The new course options have been developed by the university’s School of Engineering and Design with the help of the Lighting Education Trust (LET), and are open to students on three of the university’s design courses. Lighting design firms including Hoare Lea, Arup and DPA are on board to offer work placements, and the university is seeking more companies to provide placements, including manufacturers.
A week-long summer school on lighting design was conducted for the first time last month for around 20 students at the end of their second year, who heard from speakers from Arup, DPA, Philips and MBW Lighting. Students then take up a placement in their third year before completing course modules and projects focusing on lighting in their final year.
They will have access to the LET’s learning materials for private study, and will get student membership of professional bodies SLL and ILP for their third and fourth years.
The first students to complete their BSc degrees with a lighting focus will graduate in 2014.
A few dozen courses are available in the UK that touch on lighting, including some bachelor’s and master’s degrees, but most of these focus mainly on other areas such as architecture or stage design, with only a handful of science and engineering degree programmes covering lighting. As a result a lot of training is conducted by companies in-house or by the industry’s professional bodies.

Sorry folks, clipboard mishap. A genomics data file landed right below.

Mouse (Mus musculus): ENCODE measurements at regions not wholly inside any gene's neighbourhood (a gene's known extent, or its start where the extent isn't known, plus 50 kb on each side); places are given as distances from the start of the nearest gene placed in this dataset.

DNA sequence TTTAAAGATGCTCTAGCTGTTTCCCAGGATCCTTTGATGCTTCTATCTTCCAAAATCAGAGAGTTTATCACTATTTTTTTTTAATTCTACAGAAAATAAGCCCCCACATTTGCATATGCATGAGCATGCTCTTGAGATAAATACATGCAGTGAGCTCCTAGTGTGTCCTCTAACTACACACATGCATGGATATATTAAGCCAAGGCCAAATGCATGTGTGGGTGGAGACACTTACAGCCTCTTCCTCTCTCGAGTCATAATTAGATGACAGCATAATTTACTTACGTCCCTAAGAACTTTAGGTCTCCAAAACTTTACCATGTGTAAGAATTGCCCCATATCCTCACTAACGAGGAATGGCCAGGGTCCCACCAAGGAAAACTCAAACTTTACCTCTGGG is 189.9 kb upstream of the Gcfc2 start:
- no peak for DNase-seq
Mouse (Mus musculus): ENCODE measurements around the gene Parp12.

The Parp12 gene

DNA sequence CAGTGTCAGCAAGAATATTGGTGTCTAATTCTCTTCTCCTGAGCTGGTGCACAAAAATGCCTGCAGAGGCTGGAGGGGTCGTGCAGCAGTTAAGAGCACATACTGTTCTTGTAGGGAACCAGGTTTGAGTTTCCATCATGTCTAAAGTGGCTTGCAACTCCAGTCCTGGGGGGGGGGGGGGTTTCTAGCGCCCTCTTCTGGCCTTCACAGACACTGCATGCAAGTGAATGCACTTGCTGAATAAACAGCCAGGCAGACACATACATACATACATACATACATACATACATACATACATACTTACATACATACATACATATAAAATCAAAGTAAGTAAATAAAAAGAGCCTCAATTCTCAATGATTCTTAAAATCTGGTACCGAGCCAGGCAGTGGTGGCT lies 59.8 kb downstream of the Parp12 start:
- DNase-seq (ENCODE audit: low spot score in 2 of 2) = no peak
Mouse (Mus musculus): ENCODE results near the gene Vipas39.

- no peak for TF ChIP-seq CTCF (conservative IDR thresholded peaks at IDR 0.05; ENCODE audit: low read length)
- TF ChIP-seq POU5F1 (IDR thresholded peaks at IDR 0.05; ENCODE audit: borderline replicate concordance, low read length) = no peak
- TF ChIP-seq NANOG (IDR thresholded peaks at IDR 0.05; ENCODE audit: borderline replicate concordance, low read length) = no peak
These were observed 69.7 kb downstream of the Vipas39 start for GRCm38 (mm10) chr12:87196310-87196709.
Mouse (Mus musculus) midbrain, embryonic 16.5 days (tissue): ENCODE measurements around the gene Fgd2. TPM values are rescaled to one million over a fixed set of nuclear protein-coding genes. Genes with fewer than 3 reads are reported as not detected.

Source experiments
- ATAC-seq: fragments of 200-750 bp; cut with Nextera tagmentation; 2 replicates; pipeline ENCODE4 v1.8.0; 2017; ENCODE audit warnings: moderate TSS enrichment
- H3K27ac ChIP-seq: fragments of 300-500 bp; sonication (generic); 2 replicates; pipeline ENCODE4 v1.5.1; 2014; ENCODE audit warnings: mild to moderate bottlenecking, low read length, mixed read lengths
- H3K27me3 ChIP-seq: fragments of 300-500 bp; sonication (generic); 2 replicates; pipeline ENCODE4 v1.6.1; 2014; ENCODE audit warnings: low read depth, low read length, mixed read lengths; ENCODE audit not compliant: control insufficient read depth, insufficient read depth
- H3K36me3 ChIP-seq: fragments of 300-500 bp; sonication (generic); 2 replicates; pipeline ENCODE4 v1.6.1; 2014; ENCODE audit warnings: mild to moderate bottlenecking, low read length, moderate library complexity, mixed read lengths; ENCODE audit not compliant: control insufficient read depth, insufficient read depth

Stephen Green heads up Brunel’s Designplus initiative, which aims to build relationships between businesses and universities in the area of design. He told Lux: ‘We’re all exceptionally aware of the need for graduates to be well matched to the needs of industry. One of the things that’s distincitive about what we do at Brunel is that we have very close links with industry. I saw this collaboration with the LET as an opportunity to enhance those links.’
Hugh Ogus of the LET, which is backed by numerous lighting manufacturers and industry bodies, said: ‘For the first time, people will come into the profession other than by chance. In two years from now we will have competent, pre-trained, employable graduates from the course at Brunel who are attractive to the lighting community as a whole, having undergone substantial exposure to lighting over the course of their studies.’